We recently held an internal webcast and panel session on what security architecture means to us as individuals as part of our Global Cybersecurity Architecture community. One of the benefits of working at Capgemini is that we are encouraged to have our own, occasionally divergent, opinions. “Career-limiting” conversations are few and far-between in this organization (I hope I am not tempting fate!). So, what are the three personal opinions that I shared during this session?
Improved and active communications are the real value in security architecture
The real value in security architecture rests in improved and active communications across a wide range of stakeholders rather than in the production of overly complex documentation which will often just sit on a lonely Teams site gathering electronic dust. If you do security architecture properly – by which I obviously mean in the way that I believe it should be done – then you end up with an agreed common view on what security means in the context of the project, program, or organization you are working in. You bring the business stakeholders and the technical stakeholders together on a journey towards a common goal. There are a lot of prerequisites that an architect must fulfill to deliver such a common perspective, one being that your stakeholders are willing to play nicely with both their peers and the architect. Another assumption is that there is a common view on the threats, risks, and business goals associated with the project, program, or organization in scope. This latter view is something that is in the remit of the architect to facilitate and so architects need a well-populated toolset of techniques to ease these conversations. It’s not always easy – the analogy of herding cats can be an apt one.
There’s a difference between design and architecture
There’s a difference between design and architecture. The former will tend to focus on the “How” whereas I believe architects should focus much more on the “Why.” If you have ever looked after kids, then you have quite likely suffered through the “but, why?” phase of toddlerhood, where everything you ask a child to do is met with “why?” Followed by a “but, why?” And on and on and on, potentially without break or end.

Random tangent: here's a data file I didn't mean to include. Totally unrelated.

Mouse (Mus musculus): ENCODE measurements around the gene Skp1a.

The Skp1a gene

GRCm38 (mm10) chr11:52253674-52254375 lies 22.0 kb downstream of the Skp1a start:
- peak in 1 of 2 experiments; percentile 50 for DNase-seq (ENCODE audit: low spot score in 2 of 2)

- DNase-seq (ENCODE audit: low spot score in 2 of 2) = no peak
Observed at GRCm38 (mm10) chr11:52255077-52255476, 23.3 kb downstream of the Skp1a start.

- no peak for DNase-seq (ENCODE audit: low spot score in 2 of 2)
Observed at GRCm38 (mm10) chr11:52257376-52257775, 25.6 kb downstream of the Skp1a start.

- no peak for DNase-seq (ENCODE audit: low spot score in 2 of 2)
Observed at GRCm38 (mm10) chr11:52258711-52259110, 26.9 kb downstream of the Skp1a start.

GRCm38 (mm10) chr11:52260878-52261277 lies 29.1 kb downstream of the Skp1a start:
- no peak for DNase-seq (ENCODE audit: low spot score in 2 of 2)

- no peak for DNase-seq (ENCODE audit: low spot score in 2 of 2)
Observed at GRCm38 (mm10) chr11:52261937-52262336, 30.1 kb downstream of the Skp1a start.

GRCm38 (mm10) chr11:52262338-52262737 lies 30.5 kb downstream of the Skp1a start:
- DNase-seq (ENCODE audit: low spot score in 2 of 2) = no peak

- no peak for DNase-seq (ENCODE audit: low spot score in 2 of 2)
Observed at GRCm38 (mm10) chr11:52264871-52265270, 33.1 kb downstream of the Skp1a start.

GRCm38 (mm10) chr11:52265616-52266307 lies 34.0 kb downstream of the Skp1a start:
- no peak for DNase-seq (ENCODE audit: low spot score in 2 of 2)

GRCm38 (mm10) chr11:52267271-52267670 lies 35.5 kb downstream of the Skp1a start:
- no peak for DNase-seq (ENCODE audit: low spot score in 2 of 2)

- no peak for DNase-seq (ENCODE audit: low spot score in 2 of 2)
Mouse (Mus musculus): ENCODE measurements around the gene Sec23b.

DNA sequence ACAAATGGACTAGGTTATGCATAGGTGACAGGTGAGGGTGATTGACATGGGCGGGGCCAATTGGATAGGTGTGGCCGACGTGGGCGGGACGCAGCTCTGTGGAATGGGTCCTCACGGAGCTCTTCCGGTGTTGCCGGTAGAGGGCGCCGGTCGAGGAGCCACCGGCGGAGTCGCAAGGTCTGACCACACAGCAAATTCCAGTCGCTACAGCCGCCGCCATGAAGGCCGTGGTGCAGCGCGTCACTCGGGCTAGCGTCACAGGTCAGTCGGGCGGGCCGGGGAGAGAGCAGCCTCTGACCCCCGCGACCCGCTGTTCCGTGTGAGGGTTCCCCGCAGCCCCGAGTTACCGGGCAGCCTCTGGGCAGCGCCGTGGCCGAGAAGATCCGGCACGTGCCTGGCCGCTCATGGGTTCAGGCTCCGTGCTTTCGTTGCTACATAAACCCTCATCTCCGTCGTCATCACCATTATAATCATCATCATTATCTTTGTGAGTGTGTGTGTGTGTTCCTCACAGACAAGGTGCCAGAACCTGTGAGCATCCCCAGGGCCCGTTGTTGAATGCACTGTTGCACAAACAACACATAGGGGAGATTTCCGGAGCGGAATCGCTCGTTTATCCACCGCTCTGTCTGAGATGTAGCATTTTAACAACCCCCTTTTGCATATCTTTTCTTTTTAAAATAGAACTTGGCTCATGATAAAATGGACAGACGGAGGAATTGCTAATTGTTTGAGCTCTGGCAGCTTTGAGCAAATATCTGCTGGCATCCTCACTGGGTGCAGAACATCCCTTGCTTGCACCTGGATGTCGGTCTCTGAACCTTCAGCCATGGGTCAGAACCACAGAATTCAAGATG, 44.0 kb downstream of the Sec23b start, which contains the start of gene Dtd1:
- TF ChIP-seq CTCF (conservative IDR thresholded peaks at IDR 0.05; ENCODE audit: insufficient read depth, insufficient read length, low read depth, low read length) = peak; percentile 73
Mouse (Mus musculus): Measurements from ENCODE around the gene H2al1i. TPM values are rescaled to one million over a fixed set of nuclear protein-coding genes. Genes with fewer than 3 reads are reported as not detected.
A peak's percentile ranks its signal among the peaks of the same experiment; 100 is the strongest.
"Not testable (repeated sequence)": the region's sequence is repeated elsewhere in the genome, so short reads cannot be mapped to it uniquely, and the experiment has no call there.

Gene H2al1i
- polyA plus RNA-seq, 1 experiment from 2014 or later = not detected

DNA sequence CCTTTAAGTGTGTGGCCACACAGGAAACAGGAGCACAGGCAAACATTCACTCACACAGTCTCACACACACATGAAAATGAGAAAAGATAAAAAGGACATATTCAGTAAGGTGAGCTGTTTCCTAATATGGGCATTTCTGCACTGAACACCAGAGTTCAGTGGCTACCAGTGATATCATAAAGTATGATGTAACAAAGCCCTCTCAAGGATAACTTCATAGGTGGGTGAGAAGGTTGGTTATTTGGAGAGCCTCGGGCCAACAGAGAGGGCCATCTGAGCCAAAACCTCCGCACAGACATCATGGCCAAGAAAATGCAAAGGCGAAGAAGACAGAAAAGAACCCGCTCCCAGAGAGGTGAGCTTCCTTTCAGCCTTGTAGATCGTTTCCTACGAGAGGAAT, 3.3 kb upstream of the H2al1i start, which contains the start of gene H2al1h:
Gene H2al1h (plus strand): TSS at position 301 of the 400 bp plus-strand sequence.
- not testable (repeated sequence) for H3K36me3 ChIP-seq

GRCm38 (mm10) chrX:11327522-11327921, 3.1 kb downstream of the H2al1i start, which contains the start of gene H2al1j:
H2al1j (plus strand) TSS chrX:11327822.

Childcare is a pretty good preparation for stakeholders about to encounter a competent security architect. Security architects should have a really good idea of why any particular security control is needed and should not stop asking “why?” until they get a reasonable answer. What threat actor does it confound? What vulnerability does it help to mitigate? What risk does it reduce? Do we actually need to expend time and energy on putting in place a particular control? I would advise caution whenever dealing with a security architect who offers up solutions without having gone through a lot of “whys” beforehand.
It’s the contextual level of the Capgemini Integrated Architecture Framework (IAF) model that is most important. We need to understand the context that we are working within. What is the strategy of the business? What is the regulatory regime? Who are the key decision-makers? Who are the likely threat sources and what are their aims? What are the organization’s crown jewels from an information and information systems perspective? Is there an existing architecture that your own project needs to fit within? A fun question that doesn’t always get asked enough – what’s the real priority of each individual element of the confidentiality, integrity, and availability triad? Too many security professionals focus heavily on the confidentiality aspect to the detriment of the others.
Architects need to bottom out the contextual layer so that we have a solid reality to which we can anchor the conceptual, logical, and physical architectures that follow.
I finished off my part of the session with a discussion of a security reference model that I’ve used over the years and how we can use such models to help scope conversations with our various stakeholders and how such architecture models and processes can be effective in the more agile, fast-paced environments within which we now work.
To conclude, good architecture is not purely theoretical. Good architecture is not shelfware. Good architecture does not “get in the way” or needlessly hold up project delivery. Good architecture does however help to align the systems we build and operate to the underlying needs of the business and so to deliver defensible outcomes. If your security architecture exists only in Powerpoint, perhaps it’s time to break out one of those “whys?”
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